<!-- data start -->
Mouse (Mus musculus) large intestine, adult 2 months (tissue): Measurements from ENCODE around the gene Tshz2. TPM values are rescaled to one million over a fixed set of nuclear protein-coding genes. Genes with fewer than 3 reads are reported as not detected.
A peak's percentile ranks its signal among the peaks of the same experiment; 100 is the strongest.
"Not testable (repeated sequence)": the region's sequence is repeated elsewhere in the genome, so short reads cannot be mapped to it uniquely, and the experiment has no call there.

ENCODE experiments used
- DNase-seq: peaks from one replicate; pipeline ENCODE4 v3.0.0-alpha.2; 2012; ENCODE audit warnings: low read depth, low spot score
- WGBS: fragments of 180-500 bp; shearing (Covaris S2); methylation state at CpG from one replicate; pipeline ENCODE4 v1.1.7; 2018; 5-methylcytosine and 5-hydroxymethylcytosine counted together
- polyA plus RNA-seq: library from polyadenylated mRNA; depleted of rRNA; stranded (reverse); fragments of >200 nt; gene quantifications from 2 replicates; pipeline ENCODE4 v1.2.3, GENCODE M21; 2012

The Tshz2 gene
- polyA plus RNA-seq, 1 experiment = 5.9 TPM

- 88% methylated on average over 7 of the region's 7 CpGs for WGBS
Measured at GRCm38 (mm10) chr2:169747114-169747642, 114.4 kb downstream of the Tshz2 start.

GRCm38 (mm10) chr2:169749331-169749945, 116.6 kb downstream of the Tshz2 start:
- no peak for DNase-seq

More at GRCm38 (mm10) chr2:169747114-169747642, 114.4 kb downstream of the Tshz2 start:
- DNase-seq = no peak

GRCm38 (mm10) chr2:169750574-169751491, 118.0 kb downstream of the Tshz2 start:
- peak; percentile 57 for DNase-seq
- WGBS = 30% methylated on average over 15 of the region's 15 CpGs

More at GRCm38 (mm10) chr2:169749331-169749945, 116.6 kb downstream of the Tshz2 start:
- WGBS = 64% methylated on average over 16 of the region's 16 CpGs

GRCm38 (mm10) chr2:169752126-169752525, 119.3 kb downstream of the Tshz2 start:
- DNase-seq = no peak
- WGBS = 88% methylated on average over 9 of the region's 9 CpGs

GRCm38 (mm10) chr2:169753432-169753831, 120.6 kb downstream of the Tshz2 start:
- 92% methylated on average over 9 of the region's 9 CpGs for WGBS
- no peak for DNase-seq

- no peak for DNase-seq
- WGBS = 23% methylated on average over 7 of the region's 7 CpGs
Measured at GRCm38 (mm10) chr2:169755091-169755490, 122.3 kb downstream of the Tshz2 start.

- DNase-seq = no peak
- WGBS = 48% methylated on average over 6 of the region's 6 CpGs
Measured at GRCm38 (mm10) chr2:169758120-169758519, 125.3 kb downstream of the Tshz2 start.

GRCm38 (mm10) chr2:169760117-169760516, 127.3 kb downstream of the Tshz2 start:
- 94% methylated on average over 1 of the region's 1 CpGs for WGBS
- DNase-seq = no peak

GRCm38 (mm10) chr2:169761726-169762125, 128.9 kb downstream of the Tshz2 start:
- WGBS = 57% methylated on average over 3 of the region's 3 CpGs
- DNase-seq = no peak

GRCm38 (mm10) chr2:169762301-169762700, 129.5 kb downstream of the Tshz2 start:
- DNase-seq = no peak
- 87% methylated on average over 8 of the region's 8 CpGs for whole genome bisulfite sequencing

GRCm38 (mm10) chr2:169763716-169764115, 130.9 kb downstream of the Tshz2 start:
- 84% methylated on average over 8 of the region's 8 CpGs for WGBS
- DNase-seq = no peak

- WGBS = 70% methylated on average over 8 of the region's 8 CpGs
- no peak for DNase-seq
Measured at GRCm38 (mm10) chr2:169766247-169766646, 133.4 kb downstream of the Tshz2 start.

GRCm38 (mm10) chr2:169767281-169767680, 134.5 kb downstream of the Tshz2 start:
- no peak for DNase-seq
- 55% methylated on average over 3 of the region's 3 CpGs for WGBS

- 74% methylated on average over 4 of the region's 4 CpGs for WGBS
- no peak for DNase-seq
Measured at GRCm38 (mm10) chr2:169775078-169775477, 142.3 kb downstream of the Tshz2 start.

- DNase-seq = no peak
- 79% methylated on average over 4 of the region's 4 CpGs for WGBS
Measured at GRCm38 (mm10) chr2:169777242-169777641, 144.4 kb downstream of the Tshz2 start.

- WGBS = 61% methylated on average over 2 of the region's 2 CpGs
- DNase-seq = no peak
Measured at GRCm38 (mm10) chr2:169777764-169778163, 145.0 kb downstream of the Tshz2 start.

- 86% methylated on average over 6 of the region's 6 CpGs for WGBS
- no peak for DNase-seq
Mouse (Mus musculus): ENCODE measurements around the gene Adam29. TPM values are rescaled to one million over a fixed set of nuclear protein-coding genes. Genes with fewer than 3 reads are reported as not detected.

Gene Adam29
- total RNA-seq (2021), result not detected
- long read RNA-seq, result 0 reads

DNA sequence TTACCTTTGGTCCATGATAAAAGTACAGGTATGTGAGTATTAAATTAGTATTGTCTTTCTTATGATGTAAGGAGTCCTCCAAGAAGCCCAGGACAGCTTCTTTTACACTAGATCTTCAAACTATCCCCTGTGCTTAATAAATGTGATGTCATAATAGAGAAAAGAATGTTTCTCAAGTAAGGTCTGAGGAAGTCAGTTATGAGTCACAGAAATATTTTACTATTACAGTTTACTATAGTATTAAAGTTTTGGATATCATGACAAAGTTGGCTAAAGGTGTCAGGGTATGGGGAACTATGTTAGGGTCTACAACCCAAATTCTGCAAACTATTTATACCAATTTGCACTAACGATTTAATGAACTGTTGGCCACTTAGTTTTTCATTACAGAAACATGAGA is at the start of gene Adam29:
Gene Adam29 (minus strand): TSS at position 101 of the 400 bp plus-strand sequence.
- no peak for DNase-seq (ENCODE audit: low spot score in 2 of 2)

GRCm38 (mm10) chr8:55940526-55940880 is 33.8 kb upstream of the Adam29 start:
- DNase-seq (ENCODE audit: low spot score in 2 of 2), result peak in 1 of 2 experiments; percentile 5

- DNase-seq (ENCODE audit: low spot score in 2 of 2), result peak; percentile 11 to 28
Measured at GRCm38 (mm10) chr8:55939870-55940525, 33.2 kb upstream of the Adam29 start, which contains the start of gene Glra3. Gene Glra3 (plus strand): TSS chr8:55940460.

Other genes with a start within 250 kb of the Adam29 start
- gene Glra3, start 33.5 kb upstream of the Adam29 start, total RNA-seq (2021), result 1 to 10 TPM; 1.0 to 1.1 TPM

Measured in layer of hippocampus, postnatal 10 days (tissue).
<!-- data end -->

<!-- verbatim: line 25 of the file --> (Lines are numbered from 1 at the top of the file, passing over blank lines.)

- 92% methylated on average over 9 of the region's 9 CpGs for WGBS